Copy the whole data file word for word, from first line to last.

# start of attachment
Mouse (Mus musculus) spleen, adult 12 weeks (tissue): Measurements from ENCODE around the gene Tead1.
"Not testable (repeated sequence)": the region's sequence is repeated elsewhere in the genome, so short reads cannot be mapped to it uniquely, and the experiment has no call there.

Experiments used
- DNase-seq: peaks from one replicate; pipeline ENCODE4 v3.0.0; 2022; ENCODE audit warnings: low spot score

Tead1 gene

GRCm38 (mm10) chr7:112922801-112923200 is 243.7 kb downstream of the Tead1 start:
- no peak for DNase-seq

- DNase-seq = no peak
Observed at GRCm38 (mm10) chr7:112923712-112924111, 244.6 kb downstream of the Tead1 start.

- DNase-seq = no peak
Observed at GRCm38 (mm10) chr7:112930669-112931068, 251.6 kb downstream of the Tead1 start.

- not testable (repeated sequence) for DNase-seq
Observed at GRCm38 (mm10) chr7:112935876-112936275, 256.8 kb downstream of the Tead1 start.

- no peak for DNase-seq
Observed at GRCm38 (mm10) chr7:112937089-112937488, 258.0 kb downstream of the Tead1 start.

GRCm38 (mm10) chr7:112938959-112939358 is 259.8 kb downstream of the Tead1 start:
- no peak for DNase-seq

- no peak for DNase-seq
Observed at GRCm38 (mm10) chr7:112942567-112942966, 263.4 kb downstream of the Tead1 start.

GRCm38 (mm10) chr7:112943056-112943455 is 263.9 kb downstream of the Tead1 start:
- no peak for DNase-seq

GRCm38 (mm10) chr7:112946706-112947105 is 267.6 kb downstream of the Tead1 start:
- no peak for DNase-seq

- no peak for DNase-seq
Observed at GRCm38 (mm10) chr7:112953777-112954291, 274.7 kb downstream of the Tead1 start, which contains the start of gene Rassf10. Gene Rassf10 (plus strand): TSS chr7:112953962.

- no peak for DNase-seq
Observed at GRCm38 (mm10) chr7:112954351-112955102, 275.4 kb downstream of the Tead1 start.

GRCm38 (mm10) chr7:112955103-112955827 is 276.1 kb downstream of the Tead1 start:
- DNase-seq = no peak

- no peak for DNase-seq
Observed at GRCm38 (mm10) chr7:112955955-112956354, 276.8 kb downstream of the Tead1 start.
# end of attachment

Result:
Mouse (Mus musculus) spleen, adult 12 weeks (tissue): Measurements from ENCODE around the gene Tead1.
"Not testable (repeated sequence)": the region's sequence is repeated elsewhere in the genome, so short reads cannot be mapped to it uniquely, and the experiment has no call there.

Experiments used
- DNase-seq: peaks from one replicate; pipeline ENCODE4 v3.0.0; 2022; ENCODE audit warnings: low spot score

Tead1 gene

GRCm38 (mm10) chr7:112922801-112923200 is 243.7 kb downstream of the Tead1 start:
- no peak for DNase-seq

- DNase-seq = no peak
Observed at GRCm38 (mm10) chr7:112923712-112924111, 244.6 kb downstream of the Tead1 start.

- DNase-seq = no peak
Observed at GRCm38 (mm10) chr7:112930669-112931068, 251.6 kb downstream of the Tead1 start.

- not testable (repeated sequence) for DNase-seq
Observed at GRCm38 (mm10) chr7:112935876-112936275, 256.8 kb downstream of the Tead1 start.

- no peak for DNase-seq
Observed at GRCm38 (mm10) chr7:112937089-112937488, 258.0 kb downstream of the Tead1 start.

GRCm38 (mm10) chr7:112938959-112939358 is 259.8 kb downstream of the Tead1 start:
- no peak for DNase-seq

- no peak for DNase-seq
Observed at GRCm38 (mm10) chr7:112942567-112942966, 263.4 kb downstream of the Tead1 start.

GRCm38 (mm10) chr7:112943056-112943455 is 263.9 kb downstream of the Tead1 start:
- no peak for DNase-seq

GRCm38 (mm10) chr7:112946706-112947105 is 267.6 kb downstream of the Tead1 start:
- no peak for DNase-seq

- no peak for DNase-seq
Observed at GRCm38 (mm10) chr7:112953777-112954291, 274.7 kb downstream of the Tead1 start, which contains the start of gene Rassf10. Gene Rassf10 (plus strand): TSS chr7:112953962.

- no peak for DNase-seq
Observed at GRCm38 (mm10) chr7:112954351-112955102, 275.4 kb downstream of the Tead1 start.

GRCm38 (mm10) chr7:112955103-112955827 is 276.1 kb downstream of the Tead1 start:
- DNase-seq = no peak

- no peak for DNase-seq
Observed at GRCm38 (mm10) chr7:112955955-112956354, 276.8 kb downstream of the Tead1 start.